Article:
Mental Illness Awareness Week: How are students coping with stress?

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A patient walks on a corridor of the Rouvray psychiatric hospital, in Rouen, western France, Wednesday, Nov. 25, 2020. Lockdowns that France has used to fight the coronavirus have come at considerable cost to mental health. Surveying points to a surge of depression most acute among people without work, in financial hardship and young adults. (AP Photo/Thibault Camus)

BARTONVILLE, Ill. (WMBD) — October 3-9 is Mental Illness Awareness Week and the National Alliance of Mental Illness (NAMI) has a new campaign theme this year: “Together for Mental Health.”

The yearly campaign aims to raise awareness about mental illness, fight discrimination, and provide support.

NAMI reported that one in five U.S. adults experience mental illness each year, and one in six children experience a mental disorder each year.

The Center for Disease Control (CDC) reported emergency mental health visits rose by over 20 percent for children back in April 2020.

Governor J.B. Pritzker signed a bill giving Illinois students up to five “mental health days,” or excused absences from school for mental health. This bill goes into effect Jan. 2022.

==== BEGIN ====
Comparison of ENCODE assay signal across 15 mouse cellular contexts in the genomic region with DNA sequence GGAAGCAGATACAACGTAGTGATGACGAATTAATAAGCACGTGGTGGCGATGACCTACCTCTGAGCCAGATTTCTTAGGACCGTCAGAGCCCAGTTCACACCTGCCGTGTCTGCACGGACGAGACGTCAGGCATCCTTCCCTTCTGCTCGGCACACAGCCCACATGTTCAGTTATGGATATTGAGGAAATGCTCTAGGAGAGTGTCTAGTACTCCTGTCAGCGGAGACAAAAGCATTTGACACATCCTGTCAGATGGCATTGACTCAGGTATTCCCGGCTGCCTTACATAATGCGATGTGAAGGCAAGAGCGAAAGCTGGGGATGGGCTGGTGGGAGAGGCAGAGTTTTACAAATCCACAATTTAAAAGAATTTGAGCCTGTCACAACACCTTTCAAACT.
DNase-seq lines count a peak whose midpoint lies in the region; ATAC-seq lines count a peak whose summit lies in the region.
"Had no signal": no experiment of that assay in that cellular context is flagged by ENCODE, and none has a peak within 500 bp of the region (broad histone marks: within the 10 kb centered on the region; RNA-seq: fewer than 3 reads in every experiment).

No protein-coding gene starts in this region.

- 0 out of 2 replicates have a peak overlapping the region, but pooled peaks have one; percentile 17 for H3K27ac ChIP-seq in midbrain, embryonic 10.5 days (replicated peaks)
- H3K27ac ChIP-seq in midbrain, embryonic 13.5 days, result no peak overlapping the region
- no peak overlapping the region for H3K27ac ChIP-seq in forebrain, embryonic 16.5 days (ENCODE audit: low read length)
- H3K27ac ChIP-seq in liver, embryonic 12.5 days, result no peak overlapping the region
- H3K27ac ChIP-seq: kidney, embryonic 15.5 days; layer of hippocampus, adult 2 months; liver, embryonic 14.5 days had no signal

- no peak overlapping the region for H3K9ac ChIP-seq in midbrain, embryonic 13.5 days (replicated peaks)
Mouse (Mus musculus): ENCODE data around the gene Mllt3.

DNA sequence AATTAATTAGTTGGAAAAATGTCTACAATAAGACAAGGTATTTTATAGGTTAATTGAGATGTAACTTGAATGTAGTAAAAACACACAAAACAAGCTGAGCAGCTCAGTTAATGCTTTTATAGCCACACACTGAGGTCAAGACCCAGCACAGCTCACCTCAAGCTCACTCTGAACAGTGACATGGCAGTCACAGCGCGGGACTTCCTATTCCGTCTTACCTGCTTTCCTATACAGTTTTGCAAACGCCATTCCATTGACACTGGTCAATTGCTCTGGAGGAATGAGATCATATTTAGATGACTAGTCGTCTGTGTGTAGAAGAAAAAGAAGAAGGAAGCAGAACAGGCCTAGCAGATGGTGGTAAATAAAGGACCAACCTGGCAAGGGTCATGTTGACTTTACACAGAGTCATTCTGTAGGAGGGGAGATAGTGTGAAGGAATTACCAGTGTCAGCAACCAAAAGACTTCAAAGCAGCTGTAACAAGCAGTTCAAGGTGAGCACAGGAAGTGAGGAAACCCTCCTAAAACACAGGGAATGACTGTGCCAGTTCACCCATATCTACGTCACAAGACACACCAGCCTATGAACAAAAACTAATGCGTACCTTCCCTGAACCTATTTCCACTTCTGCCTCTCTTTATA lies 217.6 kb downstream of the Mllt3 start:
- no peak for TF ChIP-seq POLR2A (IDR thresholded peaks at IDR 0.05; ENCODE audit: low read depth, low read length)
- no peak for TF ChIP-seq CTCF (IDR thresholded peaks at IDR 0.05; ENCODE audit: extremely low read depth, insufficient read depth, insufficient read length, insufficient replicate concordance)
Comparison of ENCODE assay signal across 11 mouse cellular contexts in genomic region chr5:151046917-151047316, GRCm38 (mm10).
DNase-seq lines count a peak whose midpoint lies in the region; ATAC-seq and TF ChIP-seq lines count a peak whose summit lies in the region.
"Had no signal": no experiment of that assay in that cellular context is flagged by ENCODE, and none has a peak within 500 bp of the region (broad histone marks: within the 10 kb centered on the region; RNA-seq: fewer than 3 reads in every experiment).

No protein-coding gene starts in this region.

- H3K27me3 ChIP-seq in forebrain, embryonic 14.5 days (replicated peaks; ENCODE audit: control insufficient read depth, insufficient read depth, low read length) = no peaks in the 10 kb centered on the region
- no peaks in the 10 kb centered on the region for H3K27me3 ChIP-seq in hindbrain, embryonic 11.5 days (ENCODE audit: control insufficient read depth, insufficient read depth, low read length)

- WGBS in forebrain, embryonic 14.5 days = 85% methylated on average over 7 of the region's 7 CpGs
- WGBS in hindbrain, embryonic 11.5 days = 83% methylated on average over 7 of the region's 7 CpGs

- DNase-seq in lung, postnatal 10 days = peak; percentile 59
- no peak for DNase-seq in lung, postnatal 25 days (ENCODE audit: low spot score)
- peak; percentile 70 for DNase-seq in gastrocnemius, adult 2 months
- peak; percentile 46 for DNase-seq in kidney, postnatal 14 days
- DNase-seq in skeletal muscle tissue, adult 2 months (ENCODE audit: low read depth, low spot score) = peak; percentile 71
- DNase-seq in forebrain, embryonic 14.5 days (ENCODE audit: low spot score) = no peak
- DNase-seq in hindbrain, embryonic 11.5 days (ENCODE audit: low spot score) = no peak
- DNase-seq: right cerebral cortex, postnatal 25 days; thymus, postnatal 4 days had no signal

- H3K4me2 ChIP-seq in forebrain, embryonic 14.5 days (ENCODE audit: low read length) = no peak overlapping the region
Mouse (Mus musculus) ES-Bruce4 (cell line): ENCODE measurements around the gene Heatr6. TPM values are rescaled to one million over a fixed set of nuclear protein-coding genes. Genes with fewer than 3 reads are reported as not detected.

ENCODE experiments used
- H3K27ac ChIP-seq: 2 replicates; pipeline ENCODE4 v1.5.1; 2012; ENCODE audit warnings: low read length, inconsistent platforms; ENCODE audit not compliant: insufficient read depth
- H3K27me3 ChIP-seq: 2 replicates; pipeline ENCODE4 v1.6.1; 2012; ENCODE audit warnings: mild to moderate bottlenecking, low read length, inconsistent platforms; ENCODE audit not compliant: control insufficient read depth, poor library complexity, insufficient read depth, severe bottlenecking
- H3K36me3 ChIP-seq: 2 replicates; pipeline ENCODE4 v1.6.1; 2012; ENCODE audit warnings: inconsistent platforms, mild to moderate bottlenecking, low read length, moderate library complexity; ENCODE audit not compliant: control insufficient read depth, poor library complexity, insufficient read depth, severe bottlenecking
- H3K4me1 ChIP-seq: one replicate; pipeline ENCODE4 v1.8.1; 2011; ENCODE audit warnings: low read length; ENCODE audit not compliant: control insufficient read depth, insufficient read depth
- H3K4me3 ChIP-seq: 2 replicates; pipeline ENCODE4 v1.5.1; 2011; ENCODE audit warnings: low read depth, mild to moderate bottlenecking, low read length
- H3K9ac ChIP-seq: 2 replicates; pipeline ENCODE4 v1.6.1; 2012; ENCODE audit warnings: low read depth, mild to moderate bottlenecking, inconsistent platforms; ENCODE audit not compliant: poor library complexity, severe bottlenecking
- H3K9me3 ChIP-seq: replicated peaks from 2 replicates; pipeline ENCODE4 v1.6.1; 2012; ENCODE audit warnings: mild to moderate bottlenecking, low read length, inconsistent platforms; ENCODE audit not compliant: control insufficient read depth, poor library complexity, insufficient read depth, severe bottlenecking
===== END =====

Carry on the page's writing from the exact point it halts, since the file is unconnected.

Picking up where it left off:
Dr. Lora Haas, Director of Special Education at the Special Education Association of Peoria County (SEAPCO), said many school districts she works with reported an increase in mental health crises, or simply mental health needs, among their students.

She said the new legislation is a good step forward.

“I think it’s a good thing that they recognize that students were under stress,” Haas said. That means that somebody was talking and saying ‘you know what? it was hard last year, and our kids are very much dealing with things they’ve never dealt with before.'”

She said an open dialogue between teachers, parents, and especially students is critical to solving issues related to mental health.

“I always appreciated when a student told me how they were feeling, what was going on so then I could adjust how I would respond. So I would tell any student to be as open and honest as they feel comfortable,” Haas said.

Mental Health Resources for Children:

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